A baseball purist is a difficult thing to define. The strongest definition would be to say that a baseball purist is against any changes to the game. I would fail that purity test. After all, the game has changed so much over the last fifty years that a true purist would have to be a dinosaur. There has been expansion, a rise in relief pitching specialization, the designated hitter and the fundamental way statistics are viewed and how teams are using them. But I am a purist in one area. The National League should always play the National League and the American League should always play the American League until the World Series. But this one last stand is futile as interleague play has now been with us for sixteen years (is that possible!?) and will become even more the norm next year. So it is time for this guy to get with the program.

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No, Henny Penny, the sky is not falling

Yeah, yeah. The New York Yankees are 7-8 in May and are now three and a half games behind the Orioles and Rays in the American League East. And while the those that follow, write about and are fans of the team are in a semi-uproar following another disappointing (understatement alert!) start by Hiroki Kuroda, another game of men left on base in bunches, the sky is not falling. Oh, it may be a cloudy day and the sky may even look threatening. The long-range forecast for this team still contains hope. Consider for a moment that in the American League East, the Yankees are scoring more runs per game than all teams besides the Red Sox. Not bad for a team that cannot drive a man in when in scoring position. And, despite Freddy starts, Kuroda farts and bullpen ambulance carts, the Yankees’ pitching staff is only a half a run worse per game than the Rays and only a quarter of a run worse than the Rays. For gosh sakes, it is early yet.

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Kuroda spanked. Offense tanked. A Yankees loss in the dome

Kyle Drabek shut down the New York Yankees for seven innings and Hiroki Kuroda gave up three bombs to Blue Jays’ hitters as Toronto won easily, 8-1. The Yankees could muster only three hits and still managed to leave nine men on base as Drabek walked four batters and hit another. Curtis Granderson batted in the lead-off spot and went without a hit in five at-bats with two strikeouts. Nick Swisher batted in the second spot and went without a hit in four at-bats and struck out once. All others in the Yankees got on base via a hit, walk or HBP. But they could only push one run to the plate.

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Game 37 – North of the border

The New York Yankees traveled to Toronto last night to start a two game series with the Blue Jays before the interleague silly season starts. The Yankees hope to avoid starting a losing streak after last night’s setback to the Orioles. The Blue Jays will be trying to avoid a third straight defeat to American League East rivals as they lost both games of a short series against the Tampa Bay Rays.  The Yankees are 9-8 on the road this season and the Blue Jays are 8-9 at home and 19-18 overall. Both teams are 7-7 in May and sort of spinning. If you like really obscure statistics, 37 is a prime number and the Yankees are 7-4 in prime number games.

On the mound for the Yankees will be Hiroki Kuroda. He has never faced the Blue Jays nor pitched in Canada. For the Blue Jays, it will be Kyle Drabek, who is 2-4 this season with a 3.66 ERA. Drabek has had trouble with his control and is walking more than five batters per nine innings. Drabek is 0-2 against the Yankees with an ERA of 6.89 and a WHIP of 1.79. Look for the Yankees to wait him out and run his pitch count up. With the exception of the ageless Darren Oliver and Luis Perez, the Blue Jays’ bullpen is struggling. If Drabek can throw strikes, he can be quite difficult for the Yankees to score upon. Derek Jeter is sitting tonight as Joe Girardi is giving the Captain his first day off since the season started.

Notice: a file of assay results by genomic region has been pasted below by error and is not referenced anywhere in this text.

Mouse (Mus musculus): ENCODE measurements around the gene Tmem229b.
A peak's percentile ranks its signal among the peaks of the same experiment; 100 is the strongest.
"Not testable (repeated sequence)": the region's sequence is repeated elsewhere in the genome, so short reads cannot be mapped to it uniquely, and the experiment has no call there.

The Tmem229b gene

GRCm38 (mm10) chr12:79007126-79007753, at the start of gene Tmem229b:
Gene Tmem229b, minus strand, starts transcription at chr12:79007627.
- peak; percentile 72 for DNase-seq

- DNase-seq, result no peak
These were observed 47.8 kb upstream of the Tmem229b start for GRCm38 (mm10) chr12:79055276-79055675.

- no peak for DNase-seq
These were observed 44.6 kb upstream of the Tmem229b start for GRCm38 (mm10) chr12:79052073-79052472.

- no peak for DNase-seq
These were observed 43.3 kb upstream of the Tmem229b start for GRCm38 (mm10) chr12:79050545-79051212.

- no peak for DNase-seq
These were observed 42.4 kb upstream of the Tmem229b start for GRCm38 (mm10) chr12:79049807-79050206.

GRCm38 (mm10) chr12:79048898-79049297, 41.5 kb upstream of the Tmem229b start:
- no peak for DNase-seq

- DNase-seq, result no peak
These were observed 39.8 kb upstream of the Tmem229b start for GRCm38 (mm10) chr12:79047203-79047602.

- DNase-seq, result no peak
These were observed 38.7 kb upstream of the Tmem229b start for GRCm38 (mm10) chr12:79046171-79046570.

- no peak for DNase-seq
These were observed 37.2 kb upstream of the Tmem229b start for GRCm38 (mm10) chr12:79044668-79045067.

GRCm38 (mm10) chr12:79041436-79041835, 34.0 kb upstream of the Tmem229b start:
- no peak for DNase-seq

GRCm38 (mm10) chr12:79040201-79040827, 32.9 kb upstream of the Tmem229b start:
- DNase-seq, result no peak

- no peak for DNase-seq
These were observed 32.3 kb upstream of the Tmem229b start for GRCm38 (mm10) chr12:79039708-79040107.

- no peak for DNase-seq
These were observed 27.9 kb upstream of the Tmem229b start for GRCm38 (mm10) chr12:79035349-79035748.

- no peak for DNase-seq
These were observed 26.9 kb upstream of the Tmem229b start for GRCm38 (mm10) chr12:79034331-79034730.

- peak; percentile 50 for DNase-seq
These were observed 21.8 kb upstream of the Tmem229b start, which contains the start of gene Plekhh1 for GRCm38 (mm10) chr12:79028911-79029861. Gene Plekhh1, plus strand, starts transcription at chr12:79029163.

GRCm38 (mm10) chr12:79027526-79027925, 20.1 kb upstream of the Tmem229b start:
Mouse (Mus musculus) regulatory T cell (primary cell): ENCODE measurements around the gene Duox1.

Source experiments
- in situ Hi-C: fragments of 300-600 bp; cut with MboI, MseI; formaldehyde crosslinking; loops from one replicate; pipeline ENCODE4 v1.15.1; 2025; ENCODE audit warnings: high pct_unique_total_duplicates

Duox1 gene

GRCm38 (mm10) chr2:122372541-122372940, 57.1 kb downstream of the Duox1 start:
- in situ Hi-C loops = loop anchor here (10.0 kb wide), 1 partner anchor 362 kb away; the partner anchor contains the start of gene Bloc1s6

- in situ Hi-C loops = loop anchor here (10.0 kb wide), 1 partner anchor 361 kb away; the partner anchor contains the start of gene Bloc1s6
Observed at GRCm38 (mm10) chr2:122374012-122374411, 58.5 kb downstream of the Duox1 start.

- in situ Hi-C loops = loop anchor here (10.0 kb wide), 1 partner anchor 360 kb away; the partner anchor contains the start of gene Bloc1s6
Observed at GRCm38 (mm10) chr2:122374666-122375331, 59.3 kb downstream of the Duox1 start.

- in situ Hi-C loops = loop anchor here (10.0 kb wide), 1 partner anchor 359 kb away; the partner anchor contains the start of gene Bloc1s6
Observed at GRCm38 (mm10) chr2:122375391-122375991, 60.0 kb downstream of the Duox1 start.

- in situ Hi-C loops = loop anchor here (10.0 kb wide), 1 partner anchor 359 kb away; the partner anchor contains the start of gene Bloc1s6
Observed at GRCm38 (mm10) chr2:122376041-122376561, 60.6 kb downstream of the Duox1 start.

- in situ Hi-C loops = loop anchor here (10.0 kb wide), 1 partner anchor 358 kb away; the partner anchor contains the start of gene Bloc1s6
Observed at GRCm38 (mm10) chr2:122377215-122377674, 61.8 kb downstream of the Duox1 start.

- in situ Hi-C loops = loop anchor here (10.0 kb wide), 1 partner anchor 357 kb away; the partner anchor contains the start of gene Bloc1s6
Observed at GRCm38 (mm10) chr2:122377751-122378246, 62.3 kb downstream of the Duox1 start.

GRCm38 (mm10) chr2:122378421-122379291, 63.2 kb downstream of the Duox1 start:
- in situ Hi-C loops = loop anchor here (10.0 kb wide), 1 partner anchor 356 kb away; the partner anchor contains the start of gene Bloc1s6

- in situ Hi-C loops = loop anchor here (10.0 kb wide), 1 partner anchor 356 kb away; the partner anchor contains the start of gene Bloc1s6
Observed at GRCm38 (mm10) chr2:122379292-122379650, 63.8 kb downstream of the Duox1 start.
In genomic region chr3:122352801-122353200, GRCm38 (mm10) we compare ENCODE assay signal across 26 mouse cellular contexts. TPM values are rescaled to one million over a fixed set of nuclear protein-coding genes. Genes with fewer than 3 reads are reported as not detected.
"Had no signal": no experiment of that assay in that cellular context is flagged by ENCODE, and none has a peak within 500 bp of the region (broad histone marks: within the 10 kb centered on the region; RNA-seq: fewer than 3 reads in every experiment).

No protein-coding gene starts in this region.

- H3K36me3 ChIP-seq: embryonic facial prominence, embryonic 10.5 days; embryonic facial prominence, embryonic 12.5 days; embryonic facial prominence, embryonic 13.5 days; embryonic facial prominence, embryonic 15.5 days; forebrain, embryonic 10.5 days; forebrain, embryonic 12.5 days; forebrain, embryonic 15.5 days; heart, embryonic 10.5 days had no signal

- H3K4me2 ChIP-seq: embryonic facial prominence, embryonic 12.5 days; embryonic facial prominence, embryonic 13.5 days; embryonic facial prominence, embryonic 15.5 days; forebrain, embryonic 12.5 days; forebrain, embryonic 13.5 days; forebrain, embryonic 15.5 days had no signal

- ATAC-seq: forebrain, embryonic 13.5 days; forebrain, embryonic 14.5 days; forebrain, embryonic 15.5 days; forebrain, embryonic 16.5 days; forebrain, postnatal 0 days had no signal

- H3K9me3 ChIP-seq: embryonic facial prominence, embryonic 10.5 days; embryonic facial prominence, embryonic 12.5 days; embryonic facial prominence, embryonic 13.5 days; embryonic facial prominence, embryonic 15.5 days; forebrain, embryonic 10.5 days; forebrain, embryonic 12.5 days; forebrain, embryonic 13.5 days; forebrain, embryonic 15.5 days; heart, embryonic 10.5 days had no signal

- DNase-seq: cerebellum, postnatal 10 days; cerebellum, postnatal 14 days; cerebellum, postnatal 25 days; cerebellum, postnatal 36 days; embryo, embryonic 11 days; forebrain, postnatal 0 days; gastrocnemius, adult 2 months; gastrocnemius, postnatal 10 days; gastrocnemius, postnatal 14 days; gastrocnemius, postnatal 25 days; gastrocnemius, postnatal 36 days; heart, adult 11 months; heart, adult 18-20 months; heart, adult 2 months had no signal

For Kuroda, the key will be to keep the Blue Jays in the building. In this short season thus far, Kuroda has already allowed six homers for a 1.3 homers per nine inning rate. Jose Bautista is off to a slow start, but he isn’t the only one on this team that can hit the ball out of the park. Blue Jays’ designated hitter, Edwin Encanacion, already has twelve homers and second baseman, Kelly Johnson, has seven.

The Lineups:

New York Yankees:

Curtis Granderson – CF

Nick Swisher – RF

Robinson Cano – 2B

Alex Rodriguez – 3B

Mark Teixeira – 1B

Raul Ibanez – LF

Eric Chavez – DH

Jayson Nix – SS

Russell Martin – C

Toronto Blue Jays:

Kelly Johnson – 2B

Eric Thames – LF

Jose Bautista – RF

Edwin Encarnacion – 1B

Brett Lawrie – 3B

Colby Rasmus – CF

J. P. Arencibia – C

Adam Lind – DH

Omar Vizquel – SS

The game starts at 7:07 in Toronto and can be seen locally on the YES Network. Continue reading Game 37 – North of the border

What is Cory Wade’s magic?

Understanding the success of Mariano Rivera was never really difficult. Oh sure, the story line was always, “How does he do it with just one pitch?”  But, heck, there is even a YouTube video of how and why his cutter is so devastating. David Robertson‘s success is also scientifically related to the length of his stride, the RPMs of his fastball and slider and how hard it is for batters to pick up his pitches. Even Rafael Soriano has a proven track record of a good fastball, off speed combination. What, then, makes Cory Wade so good? And now that Wade has vaulted to the Number Two guy in the bullpen because of injuries to Mo and Robertson, asking that question might be relevant to the here and now more than before. After all, nobody is going to call Cory Wade a power arm. What is Cory Wade’s magic and can it last?